Taking her inspiration from, “every day, quotidian pleasures and annoyances, and moments that are truly sublime,” founder and CEO of jewelry label Moonshined Designs Cate Rubenstein, sees the world from a charming perspective.
Each piece in Moonshined Designs presents beauty in the form of freedom, ritual, and kindness. And it is this that Cate hopes to pass on, one free spirit at a time. Check out out interview with Moonshined Designs
What has been the best marketing outlet for you, and why do you think it has been so successful?
When I launched the collection, I put a little something online just announcing my new project (via social media) and without me asking, friends all over the world shared it with their friends and translated my message into all their different languages.
Trunk shows and trade shows have also been great for expanding and increasing introductions in new territories, but you have to really watch which shows you commit to, as they can get quite expensive on a startup budget. The best thing I know how to do is provide excellent service and value, so people return again and again and become brand-devoted.
We’re in the business of creating a long term relationship with buyers, and many times that comes right back to good old word of mouth. I’m proud whenever someone comes to me through a referral. It lets me know I’m getting the right things done.
How do you separate yourself from the many emerging designers in the fashion industry?
I hope that I have! For me, it’s never enough to make something pretty– it has to be lasting and sustainable, with a great story behind it.
I knew when I started the business it had to have a charity component– (it’s supported breast cancer research as well as environmental and animal charities since the start); but when I started researching mass production of popular items and realized how largely horrific working conditions are for handcrafting artisans– it changed the entire business model.
It sounds naive to say I guess I just didn’t know how many designers use sweatshops– but I really didn’t know. And now that I do, I can’t support it or produce that way. But I wish that didn’t make me stand out from the pack. My earnest desire is to help change the thinking that lets that be so normal.
When that’s accomplished, I hope what separates me is just the beauty of each handcrafted piece, the care that went into it from start to finish, and that Moonshined Designs has become the ethical, sustainable fine jewelry choice for the savvy luxury consumer.
In the meantime, it’s commitment to all of this- and that I won’t capitulate- that separates me. I would rather do something else entirely than call myself a designer, but profit off someone’s ill gotten labor. I think we can change luxury. Actually, I know we can.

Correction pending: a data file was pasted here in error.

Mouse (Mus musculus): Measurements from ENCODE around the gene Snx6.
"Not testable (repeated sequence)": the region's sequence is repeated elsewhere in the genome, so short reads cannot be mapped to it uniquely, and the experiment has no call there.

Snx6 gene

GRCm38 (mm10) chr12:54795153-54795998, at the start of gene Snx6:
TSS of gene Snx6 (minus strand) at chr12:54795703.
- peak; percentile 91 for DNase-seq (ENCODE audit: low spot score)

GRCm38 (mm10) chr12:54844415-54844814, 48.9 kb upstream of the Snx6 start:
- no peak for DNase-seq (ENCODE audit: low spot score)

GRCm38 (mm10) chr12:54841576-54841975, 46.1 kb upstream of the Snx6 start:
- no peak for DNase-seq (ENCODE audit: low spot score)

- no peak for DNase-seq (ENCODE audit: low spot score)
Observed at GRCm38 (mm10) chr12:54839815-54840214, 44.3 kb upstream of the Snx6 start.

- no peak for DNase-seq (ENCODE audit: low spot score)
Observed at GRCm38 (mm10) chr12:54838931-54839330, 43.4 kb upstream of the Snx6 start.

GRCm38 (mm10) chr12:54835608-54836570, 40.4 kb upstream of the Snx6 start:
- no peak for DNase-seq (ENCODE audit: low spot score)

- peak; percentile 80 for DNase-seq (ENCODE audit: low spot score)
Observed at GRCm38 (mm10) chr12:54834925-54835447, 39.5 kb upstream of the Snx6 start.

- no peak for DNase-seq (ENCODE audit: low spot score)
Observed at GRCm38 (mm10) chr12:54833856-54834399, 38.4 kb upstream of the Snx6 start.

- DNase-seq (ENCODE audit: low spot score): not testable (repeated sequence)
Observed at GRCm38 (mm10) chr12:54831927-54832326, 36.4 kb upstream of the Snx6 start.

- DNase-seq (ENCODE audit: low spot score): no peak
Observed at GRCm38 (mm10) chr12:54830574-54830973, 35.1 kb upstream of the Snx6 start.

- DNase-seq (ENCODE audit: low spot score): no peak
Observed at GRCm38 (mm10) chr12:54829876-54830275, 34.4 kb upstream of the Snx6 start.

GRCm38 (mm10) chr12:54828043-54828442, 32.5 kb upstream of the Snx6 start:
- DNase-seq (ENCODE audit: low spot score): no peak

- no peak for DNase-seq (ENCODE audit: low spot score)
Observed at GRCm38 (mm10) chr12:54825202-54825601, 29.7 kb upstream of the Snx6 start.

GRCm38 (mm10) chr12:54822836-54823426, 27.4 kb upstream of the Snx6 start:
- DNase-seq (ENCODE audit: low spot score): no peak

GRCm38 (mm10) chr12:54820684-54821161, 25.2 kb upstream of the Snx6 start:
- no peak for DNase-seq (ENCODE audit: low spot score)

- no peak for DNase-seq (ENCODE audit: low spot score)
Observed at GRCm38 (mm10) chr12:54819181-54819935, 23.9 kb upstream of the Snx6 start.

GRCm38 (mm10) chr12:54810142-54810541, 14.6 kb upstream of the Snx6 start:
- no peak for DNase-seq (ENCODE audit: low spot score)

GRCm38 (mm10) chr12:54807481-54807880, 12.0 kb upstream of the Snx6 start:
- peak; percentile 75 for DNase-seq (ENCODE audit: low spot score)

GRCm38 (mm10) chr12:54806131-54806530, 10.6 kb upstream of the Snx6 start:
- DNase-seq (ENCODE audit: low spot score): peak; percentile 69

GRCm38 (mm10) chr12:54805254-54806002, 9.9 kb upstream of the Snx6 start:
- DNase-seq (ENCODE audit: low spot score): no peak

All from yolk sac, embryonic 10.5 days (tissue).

So far what has been the greatest source of information to you when starting up your jewelry label?
EFF (Ethical Fashion Foundation) has been invaluable in terms of knowledge as well as support, and I’m deeply grateful to them for making me a Fellow- it’s an honor.
BOF (Business of Fashion) is a constant source of industry information, and has been since their launch, when I met their Founder in London. It’s been incredible watching his project grow.
StartUp FASHION is my new true love, though, and I am so thrilled to be speaking with you because the time is really right for everything you guys are doing!
What has been the hardest thing you have encountered in this process, and how did you overcome it?
It’s tough sometimes to stay perennially switched on and functioning- as I am involved at every level of the business, and never want to become my own bottleneck. It’s satisfying and necessary right now to do things this way- but as with any start up: it’s exhausting.
I wouldn’t say I’ve overcome that so much as I’m able to re-inspire myself when drained. By now I know many ways to keep myself motivated, and a lot of that is old sports training– the ability to just keep going competitively and find more–somewhere– when the body wants to quit.
Somewhat interestingly, the thing people always think has been the hardest for me has been turning away orders I can’t fill ethically. As with most startups, resources are not unlimited. So I’m constantly explaining why I’ve done that and will continue to- but that’s actually quite easy!
If I wanted to make concessions and do things the wrong way, I’d stick with the system as it already is.
Similarly, early investors I spoke with thought my charity component was the wrong move. I excused these people from conversations, and never thought twice about doing so. I’m not saying every brand should be this way. But for me to put my heart and soul into something day after day: it has to ultimately matter.
A thing of beauty is remarkable to behold, and any luxury item should be beautiful and radiate special-ness. For me the best way to do that is to join beautiful, intelligent design with real sustainable purpose. That’s why I’m fully focused on continuing to build a wholly traceable luxury brand. I think in a very short time, I will look back on barriers right now and say that I did overcome them.
What advice would you give other emerging designers?
Stay at it. Stay true to your vision. And enjoy being different! That’s what creativity and new enterprise is all about.
It’s easy to be intimidated when you set up at a show and everyone’s doing the exact same look one season… except you. And everyone there has the same roadmap or training…except you.
But when that happens, it’s important to realize that’s where the interesting stuff happens… so breathe, trust yourself, and get on with your unique rendering of what you’re trying to achieve. There is room in the world for all kinds of greatness.